The Tyring Story - How A Tyre is Made
Modified On Oct 20, 2015 01:31 PM By Bala Subramaniam
Tyre - it is probably the most important part of a car after the engine and the most ignored too. And just like every other part of the car, tyres too undergo lots of research and development processes before going on for sale. With the amount of raw materials needed, chemicals included, the different methods and components used to manufacture the different types of tyres, you will be amazed to know there is more to the tyres than just rubber. A visit to the 121-acre Apollo Tyres manufacturing plant in Oragadam, Chennai revealed us about the various processes involved in the making of a tyre. Roll on.
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Before tyres are put into production, they are designed as per the requirements for particular usage and vehicle type and first a prototype tyre is made with the specifications. This prototype is tested and after undergoing various tests and quality checks, the tyre is approved for production. Our tour of the plant started off with a visit to the plant’s Nerve centre, where the company personnel can oversee everything, from the manufacturing units to the telephone networks in the plant. From there we are shown the testing labs where the raw materials in different stages from every batch the plant receive are being tested for quality. Next, it’s time to go into the plant.
The production process of a radial tyre manufacture starts with the mixing of all the raw materials - this includes different rubbers, process oils, carbon black, pigments, antioxidants, accelerators and other additives. Each of these raw materials has certain properties different types of tyres. The mixing process is completely computer-controlled to ensure uniformity and the mixed materials are then sent to the next stage of processing. The big blob of hot mixed black material gets dumped on to a conveyor, then sent through a press, from where they come outs as unending strips that are again cut and sent to different parts of the plant, where they are converted into sidewalls, treads or other parts of the tyre.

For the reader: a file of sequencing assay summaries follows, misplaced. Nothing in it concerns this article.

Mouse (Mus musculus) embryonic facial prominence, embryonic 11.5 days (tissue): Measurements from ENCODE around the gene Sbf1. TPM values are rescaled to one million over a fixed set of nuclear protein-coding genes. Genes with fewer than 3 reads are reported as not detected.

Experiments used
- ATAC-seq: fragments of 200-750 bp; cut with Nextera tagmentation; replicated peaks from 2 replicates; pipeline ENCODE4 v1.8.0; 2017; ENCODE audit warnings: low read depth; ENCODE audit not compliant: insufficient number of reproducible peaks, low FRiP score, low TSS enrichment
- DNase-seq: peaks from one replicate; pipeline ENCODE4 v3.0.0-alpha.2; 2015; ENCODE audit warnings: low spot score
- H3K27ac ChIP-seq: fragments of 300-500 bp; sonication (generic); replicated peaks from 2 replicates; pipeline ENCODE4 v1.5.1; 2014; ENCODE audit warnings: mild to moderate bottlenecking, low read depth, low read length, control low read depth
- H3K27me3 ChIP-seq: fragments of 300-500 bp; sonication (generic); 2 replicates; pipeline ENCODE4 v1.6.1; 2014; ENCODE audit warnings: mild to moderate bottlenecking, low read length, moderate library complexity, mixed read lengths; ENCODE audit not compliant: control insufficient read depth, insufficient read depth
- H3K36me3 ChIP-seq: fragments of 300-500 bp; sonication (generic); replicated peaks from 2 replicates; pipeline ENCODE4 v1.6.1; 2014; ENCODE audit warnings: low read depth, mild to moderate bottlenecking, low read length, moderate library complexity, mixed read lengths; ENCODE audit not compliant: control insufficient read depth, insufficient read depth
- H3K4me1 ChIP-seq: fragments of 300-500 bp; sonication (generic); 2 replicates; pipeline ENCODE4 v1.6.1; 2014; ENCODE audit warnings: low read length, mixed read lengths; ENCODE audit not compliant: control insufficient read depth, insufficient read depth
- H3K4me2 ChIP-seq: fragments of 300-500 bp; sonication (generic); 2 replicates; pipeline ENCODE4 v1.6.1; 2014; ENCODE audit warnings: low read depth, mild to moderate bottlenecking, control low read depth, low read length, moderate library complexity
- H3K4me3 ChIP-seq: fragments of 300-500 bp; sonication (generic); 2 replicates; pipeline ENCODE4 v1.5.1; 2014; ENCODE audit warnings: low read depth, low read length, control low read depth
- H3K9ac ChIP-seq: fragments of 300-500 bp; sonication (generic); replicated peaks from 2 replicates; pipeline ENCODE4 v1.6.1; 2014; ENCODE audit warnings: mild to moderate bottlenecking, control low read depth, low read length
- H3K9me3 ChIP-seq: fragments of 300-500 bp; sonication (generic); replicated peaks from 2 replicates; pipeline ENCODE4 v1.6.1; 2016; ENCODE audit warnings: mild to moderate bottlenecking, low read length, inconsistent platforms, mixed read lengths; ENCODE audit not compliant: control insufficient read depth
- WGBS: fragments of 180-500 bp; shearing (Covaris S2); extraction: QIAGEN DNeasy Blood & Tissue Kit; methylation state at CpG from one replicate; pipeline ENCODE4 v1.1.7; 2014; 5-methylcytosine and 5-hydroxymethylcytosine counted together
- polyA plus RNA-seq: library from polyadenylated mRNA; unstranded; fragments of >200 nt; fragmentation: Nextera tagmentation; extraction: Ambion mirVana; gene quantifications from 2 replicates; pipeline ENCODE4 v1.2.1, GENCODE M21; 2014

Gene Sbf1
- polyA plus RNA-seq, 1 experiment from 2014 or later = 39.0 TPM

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The next task in line is the assembling of the tyre. The inner liner is the first component to go on the tyre building machine. The inner liner comes in place of an inner tube and is resistant to air and moisture penetration. Body plies and belts follow next and are often made from polyester and steel, providing the tyre strength and flexibility.
The bead is built next with bronze-coated steel wire strands fashioned into two hoops are embedded into the sidewall of the tyres. The beads ensure airtight fit with the rim of the wheel. The steel wire strands are inserted into a ribbon coated with rubber for adhesion and wound into loops that are then wrapped together until they are assembled with the rest of the tyre. Two layers of pry fabric called the cords if added next and two strips called apexes stiffen the area just above the bead. To resist chafing from the wheel rim, a pair of chafer strips is added.
Tyre building process begins now where the tyre building machine pre-shapes radial tyres into a form pre-specified by the customer. This is to make sure the many components are in proper position before the tyre goes into the mould. The tyre builder adds the steel belts next to resist punctures and holds the tread firmly against the road. The last part to go on the tyre is the tread, which is pressed firmly together by automatic rollers. The end result is called a green or uncured tyre that goes on for inspection and curing.
The tread pattern that we see on the tyres is caused by the curing press is where tyres get their final shape. Hot moulds, which are engraved with the tread pattern, the sidewall markings of the manufacturer and other required details, press in and vulcanise the tyre. The curing takes around 12 to 25 minutes depending on the size and the temperature reaches over 300 degrees.
Once the curing is done, the tyres are ejected from their moulds onto a long conveyor belt that carries them to final finish and inspection bay. Every tyre is inspected both manually and by machines. Once they pass all the inspections, the tyres are arranged by robots neatly in the finished goods store.
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